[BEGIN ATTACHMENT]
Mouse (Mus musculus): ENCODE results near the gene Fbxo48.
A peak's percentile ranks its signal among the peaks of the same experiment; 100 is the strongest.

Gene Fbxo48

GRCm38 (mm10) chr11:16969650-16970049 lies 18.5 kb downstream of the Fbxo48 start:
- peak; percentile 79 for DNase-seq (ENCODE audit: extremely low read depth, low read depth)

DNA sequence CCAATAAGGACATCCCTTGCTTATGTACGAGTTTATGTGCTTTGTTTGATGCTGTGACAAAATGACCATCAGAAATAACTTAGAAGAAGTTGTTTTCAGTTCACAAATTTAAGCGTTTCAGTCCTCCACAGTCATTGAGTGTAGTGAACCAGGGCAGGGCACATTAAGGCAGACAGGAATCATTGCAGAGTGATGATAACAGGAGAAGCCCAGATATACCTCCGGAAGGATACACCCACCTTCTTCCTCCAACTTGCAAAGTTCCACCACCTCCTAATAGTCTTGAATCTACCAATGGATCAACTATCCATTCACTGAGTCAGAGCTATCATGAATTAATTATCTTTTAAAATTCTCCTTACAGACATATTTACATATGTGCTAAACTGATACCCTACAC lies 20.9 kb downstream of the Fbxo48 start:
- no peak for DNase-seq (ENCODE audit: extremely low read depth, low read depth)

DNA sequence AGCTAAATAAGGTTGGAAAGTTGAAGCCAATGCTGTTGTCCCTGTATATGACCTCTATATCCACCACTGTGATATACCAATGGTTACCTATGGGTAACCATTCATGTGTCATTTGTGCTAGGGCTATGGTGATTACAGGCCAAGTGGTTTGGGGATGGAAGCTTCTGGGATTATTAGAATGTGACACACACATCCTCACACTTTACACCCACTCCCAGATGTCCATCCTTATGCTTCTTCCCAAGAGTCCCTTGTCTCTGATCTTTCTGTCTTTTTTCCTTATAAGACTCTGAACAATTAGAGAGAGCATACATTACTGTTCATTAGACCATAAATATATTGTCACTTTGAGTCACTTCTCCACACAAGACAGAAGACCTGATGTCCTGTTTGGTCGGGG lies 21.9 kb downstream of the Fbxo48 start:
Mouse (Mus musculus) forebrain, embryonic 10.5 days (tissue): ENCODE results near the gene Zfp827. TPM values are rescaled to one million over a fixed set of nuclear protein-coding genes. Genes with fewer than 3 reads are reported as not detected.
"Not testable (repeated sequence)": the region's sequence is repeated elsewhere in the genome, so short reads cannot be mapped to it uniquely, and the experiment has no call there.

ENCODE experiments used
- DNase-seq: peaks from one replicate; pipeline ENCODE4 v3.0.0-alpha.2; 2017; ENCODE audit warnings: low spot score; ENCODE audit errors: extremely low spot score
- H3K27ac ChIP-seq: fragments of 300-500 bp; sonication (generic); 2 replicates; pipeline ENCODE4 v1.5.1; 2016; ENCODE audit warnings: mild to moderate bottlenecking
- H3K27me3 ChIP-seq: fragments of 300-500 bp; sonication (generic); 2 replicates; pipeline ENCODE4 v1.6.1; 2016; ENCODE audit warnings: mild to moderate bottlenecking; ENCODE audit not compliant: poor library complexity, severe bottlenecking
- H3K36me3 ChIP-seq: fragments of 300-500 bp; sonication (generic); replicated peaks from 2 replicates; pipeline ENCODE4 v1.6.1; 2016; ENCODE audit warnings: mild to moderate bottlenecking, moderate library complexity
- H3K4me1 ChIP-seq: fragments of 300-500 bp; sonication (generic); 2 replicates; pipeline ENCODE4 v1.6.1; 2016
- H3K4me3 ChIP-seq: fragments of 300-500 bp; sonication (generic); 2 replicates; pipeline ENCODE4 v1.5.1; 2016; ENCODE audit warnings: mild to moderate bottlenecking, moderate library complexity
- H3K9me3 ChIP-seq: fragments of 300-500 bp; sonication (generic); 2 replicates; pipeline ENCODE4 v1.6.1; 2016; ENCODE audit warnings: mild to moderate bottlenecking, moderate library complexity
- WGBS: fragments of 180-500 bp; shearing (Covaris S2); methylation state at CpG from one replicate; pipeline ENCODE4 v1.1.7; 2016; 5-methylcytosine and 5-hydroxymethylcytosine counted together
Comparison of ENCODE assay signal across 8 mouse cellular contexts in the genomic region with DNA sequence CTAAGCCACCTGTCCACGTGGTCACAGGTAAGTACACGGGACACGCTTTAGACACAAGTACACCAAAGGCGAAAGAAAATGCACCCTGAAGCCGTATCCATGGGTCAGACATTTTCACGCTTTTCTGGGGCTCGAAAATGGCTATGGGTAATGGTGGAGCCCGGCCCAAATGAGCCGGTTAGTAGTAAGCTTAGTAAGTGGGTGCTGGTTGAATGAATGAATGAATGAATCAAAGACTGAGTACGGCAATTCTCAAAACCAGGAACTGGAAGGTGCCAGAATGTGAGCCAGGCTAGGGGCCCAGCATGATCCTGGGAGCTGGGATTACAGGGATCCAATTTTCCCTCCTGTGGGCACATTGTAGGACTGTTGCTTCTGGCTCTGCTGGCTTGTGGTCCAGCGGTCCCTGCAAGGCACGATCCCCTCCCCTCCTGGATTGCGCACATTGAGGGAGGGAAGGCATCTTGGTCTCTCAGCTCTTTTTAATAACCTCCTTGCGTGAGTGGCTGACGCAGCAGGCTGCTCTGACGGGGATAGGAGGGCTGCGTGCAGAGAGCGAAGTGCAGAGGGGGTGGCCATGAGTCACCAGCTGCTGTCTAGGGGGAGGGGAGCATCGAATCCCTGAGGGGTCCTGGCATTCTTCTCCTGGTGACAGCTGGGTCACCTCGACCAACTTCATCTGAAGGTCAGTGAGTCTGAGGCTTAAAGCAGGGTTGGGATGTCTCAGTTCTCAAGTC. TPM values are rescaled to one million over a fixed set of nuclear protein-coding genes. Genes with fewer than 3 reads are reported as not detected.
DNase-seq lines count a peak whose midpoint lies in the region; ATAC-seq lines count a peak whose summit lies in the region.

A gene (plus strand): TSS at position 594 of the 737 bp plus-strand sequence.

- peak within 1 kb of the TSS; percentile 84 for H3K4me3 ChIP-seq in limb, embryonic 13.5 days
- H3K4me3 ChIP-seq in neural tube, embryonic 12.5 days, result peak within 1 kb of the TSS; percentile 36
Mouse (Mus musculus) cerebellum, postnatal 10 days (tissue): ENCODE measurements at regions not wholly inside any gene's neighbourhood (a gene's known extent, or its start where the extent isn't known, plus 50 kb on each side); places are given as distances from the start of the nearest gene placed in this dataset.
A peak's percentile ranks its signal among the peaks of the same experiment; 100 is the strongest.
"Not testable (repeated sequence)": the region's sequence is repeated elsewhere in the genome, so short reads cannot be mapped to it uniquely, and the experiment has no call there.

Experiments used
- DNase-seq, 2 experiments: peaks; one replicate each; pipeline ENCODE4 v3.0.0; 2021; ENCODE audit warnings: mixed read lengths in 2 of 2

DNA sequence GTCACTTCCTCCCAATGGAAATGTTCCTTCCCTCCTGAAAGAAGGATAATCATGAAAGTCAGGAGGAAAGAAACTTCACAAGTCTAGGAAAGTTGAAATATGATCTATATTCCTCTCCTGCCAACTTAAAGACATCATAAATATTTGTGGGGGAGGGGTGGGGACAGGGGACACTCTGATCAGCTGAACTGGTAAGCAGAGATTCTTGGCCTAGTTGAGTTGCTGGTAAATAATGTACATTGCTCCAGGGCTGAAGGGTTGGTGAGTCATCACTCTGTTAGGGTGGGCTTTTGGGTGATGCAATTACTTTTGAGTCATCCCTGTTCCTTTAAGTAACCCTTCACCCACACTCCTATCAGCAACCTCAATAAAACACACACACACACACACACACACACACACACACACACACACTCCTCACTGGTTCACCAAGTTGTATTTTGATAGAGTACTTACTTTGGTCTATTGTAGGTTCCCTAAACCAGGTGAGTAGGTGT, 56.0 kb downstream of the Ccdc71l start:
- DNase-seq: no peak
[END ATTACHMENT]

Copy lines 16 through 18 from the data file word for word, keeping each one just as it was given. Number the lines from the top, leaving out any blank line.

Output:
- H3K4me1 ChIP-seq: fragments of 300-500 bp; sonication (generic); 2 replicates; pipeline ENCODE4 v1.6.1; 2016
- H3K4me3 ChIP-seq: fragments of 300-500 bp; sonication (generic); 2 replicates; pipeline ENCODE4 v1.5.1; 2016; ENCODE audit warnings: mild to moderate bottlenecking, moderate library complexity
- H3K9me3 ChIP-seq: fragments of 300-500 bp; sonication (generic); 2 replicates; pipeline ENCODE4 v1.6.1; 2016; ENCODE audit warnings: mild to moderate bottlenecking, moderate library complexity